*Backs Corporation in its Agribusiness transformation mandate
The National Assembly is full of praise for Aliyu Abdulhameed, NIRSAL’s Managing Director/CEO, for his efforts in positioning the risk-management agency as the driver of agricultural development in Nigeria.
The commendation came during a visit by NIRSAL and its Management to the Public Accounts Committee of the National Assembly whose Chairman, Honourable Oluwole Oke, expressed his pride in NIRSAL’s Managing Director, adding that NIRSAL had now found a friend in the form of the National Assembly.
Other committee members described Abdulhameed as a round peg in a round hole and a man of undoubted capacity. They also congratulated NIRSAL for its commendable performance in terms of agribusiness financing, noting that other agencies should learn from NIRSAL’s due diligence.
In his remarks to the Committee, Abdulhameed gave members an in-depth analysis on the rationale behind the creation of NIRSAL and importance thereof; NIRSAL’s mandate; and the agency’s transformative achievements in Nigeria’s agribusiness space.
Prior to the creation of NIRSAL, financiers were averse to lending to agriculture, citing perceived high risks in the sector, especially in the upstream segment of the agricultural value chain where primary production takes place; often referred to as the “black hole” in agriculture.
In response to these concerns and as part of efforts to diversify Nigeria’s economy from crude oil-dependence, the CBN formulated NIRSAL to catalyse the flow of much-needed financing into Agriculture by redefining, measuring, re-pricing and sharing agribusiness-related credit risk with financiers.
Abdulhameed noted that the CBN, in its foresight, established NIRSAL as a Public Liability Company registered under the Companies and Allied Matters Act. This gave financial institutions more confidence and ease to do business with NIRSAL as opposed to the limited transactions they could enter into with public sector institutions and the legal complexities therein.
In terms of NIRSAL’s mandate, Abdulhameed informed the Committee that the agency is built on five broad pillars of Risk Sharing, Insurance, Technical Assistance, Incentives and Rating. These strategic pillars are geared towards increasing bank lending to the agricultural sector by over 6% in the short to medium term, hence, bridging the gap between the finance and agricultural sectors.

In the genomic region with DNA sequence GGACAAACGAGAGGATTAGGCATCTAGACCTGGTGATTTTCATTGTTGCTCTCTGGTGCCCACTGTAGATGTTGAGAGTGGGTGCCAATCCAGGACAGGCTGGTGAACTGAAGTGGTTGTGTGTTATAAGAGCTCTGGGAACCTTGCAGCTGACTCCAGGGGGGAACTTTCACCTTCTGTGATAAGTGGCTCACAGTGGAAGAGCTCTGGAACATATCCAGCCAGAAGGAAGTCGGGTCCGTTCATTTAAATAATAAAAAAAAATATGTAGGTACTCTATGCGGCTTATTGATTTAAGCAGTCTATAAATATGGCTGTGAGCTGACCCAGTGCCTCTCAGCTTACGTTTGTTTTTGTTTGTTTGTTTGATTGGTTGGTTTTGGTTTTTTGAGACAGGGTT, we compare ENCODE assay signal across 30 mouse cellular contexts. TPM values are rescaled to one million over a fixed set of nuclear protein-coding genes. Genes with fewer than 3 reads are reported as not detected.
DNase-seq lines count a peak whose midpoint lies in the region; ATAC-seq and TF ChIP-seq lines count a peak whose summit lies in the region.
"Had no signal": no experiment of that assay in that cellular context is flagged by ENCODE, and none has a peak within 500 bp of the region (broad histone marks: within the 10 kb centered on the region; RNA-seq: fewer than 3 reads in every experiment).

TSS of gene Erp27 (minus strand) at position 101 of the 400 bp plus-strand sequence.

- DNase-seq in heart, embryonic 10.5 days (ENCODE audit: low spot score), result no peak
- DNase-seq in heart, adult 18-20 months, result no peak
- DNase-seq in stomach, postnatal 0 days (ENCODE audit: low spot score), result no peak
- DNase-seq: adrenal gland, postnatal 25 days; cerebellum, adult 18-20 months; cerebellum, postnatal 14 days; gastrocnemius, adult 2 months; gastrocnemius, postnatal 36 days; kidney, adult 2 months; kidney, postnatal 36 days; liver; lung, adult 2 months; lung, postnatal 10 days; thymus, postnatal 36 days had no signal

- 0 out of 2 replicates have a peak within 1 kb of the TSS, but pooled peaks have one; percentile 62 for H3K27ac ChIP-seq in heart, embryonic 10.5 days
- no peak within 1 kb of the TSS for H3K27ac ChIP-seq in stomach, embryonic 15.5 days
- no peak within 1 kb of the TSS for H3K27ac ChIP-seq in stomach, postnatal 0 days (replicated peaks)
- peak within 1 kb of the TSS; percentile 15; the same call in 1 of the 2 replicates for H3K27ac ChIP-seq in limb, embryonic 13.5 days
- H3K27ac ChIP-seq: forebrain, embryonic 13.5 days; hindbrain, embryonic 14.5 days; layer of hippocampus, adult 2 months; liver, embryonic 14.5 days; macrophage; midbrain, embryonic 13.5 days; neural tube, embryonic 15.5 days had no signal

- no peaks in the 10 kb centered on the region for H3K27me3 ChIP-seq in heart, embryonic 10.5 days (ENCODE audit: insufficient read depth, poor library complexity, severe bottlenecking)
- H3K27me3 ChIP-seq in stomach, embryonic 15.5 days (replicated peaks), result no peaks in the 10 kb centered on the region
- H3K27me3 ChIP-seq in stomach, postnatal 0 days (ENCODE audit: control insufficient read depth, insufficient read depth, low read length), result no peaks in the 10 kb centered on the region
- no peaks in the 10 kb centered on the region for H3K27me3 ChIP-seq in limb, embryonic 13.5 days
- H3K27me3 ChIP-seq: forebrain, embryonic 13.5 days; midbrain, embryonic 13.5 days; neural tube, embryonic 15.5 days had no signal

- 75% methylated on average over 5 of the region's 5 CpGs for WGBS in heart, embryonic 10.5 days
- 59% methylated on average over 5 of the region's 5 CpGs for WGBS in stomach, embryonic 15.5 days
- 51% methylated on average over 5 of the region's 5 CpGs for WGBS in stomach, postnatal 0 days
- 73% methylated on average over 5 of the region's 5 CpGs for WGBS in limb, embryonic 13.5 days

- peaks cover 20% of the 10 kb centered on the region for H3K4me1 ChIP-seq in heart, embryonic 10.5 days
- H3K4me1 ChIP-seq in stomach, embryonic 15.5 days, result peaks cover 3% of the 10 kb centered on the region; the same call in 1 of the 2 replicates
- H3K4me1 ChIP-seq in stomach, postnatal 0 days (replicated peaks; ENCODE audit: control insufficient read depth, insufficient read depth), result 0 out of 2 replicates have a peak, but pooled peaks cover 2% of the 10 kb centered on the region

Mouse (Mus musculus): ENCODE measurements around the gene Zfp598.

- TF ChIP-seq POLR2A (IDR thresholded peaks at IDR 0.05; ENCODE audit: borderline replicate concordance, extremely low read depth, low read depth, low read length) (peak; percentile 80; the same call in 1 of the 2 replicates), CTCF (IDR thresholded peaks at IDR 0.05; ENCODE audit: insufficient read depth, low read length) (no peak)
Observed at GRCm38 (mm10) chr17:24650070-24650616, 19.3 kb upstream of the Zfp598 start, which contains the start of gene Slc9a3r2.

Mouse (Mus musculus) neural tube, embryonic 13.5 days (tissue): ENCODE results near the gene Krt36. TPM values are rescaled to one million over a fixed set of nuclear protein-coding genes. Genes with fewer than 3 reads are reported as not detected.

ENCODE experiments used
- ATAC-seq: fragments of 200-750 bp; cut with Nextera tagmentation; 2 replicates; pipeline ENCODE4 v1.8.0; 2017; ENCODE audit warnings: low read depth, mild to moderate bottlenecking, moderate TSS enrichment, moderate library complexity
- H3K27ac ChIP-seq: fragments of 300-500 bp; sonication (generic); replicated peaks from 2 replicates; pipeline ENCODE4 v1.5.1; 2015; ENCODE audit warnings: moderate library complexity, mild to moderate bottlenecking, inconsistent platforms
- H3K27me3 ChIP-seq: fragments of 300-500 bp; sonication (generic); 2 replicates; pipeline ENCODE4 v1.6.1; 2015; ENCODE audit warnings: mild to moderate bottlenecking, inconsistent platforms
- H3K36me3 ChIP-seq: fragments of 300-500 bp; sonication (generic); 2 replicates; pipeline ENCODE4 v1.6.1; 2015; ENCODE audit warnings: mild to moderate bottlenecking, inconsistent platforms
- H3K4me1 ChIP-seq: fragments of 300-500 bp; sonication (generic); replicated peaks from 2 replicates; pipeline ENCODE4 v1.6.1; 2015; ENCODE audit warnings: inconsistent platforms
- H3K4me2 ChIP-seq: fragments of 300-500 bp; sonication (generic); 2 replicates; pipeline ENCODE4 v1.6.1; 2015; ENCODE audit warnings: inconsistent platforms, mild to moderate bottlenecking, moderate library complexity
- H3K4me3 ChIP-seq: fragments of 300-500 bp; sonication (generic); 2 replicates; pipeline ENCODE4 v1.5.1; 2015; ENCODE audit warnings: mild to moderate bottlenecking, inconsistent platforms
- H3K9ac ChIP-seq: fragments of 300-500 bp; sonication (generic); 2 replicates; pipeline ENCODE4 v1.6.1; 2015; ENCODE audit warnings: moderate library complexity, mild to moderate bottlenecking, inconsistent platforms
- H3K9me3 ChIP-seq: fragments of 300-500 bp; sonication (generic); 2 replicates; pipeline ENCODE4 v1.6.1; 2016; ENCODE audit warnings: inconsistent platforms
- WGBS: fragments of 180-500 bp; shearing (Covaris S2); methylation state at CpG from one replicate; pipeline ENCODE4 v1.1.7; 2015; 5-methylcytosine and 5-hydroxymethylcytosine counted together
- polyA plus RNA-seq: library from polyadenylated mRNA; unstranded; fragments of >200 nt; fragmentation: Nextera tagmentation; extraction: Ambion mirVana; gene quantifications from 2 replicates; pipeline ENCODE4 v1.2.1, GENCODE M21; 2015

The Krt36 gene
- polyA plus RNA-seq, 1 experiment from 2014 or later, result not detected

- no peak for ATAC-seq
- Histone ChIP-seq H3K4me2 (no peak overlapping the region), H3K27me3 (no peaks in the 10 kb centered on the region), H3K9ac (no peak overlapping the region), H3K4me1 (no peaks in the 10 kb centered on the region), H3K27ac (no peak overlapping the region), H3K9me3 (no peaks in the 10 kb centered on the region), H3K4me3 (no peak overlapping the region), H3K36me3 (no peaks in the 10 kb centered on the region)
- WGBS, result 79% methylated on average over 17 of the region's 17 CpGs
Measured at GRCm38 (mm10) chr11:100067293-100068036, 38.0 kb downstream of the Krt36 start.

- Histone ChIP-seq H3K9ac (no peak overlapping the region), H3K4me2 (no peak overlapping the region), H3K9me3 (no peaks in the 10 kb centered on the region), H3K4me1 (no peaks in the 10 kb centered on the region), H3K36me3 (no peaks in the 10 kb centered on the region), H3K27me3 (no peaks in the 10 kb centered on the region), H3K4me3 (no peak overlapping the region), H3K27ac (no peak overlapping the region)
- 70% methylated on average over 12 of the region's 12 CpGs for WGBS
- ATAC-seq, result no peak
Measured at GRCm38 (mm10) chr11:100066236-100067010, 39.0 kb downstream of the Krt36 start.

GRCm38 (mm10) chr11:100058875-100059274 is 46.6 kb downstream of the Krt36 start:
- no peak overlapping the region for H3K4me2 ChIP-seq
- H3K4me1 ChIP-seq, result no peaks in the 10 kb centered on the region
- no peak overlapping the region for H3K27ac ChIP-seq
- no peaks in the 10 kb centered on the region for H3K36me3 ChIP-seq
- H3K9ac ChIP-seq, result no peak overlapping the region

Principally, NIRSAL is facilitating finance to agriculture through its Credit Risk Guarantee (CRG). Through the CRG, NIRSAL shares either 30%, 50%, or 75% of agribusiness-related risk with financiers depending on the agricultural value chain segment receiving finance.
Through the NIRSAL CRG, NIRSAL has attracted investment into agribusiness and guaranteed 693 agribusiness loans worth USD502.4Million, paid NGN1.92Billion Interest Draw Back to 266 obligors, creating over 400,000 direct jobs and impacting over 2,000,000 lives in the process.
In terms of insurance, NIRSAL has developed and launched the Area Yield Index Insurance (AYII) product and protected up to NGN6.47Billion in revenues of 35,492 farmers over 37,399 hectares of land with NGN122Million paid out in compensation to farmers.
Furthermore, Abdulhameed pointed out that NIRSAL has facilitated the granting of licenses to five insurance companies by Nigerian Agricultural Insurance Corporation (NAIC) to underwrite index-based Agricultural insurance.
Leveraging on its Technical Assistance pillar, NIRSAL builds the capacity of financiers and agricultural value chain operators on agricultural lending and Good Agronomic Practices (GAP) respectively. Accordingly, NIRSAL has trained 1,221 middle Management and Agric Desk Officers of commercial banks and provided training on GAP to 700,000 farmers and 74 Extension Workers.
Continentally, NIRSAL has overseen the establishment of Risk Sharing Facility (RSF) models for African Countries under the aegis of the African Development Bank (AfDB), and recently, concluded the setup of the Togo Incentive-Based Risk Sharing System for Agricultural Lending (TIRSAL), known locally as Mécanisme Incitatif de Financement Agricole Fondé sur le Partage de Risques (MIFA).
Other African countries have also sought NIRSAL’s guidance on how to set up similar agribusiness risk-sharing sharing models. They include Ghana and Benin among others.
The committee has also tasked NIRSAL on tackling the issue of postharvest losses by strengthening commodity exchange systems in which farmers can trade their commodities round-the-clock.
Coincidentally, NIRSAL recently partnered with Wema bank and Cellulant for the development and deployment of a commodity financing model designed to link smallholder farmers in the upstream segment of the value chain to community-based produce aggregators, and commodity buyers servicing the downstream segment.
Based on the success of the deliberation, the Committee has recommended a workshop whereby NIRSAL will enlighten both the Senate and House of Representatives who will in turn educate their constituents, and by extension, all Nigerians, on NIRSAL’s operations for smallholder farmers continued benefit and poverty alleviation.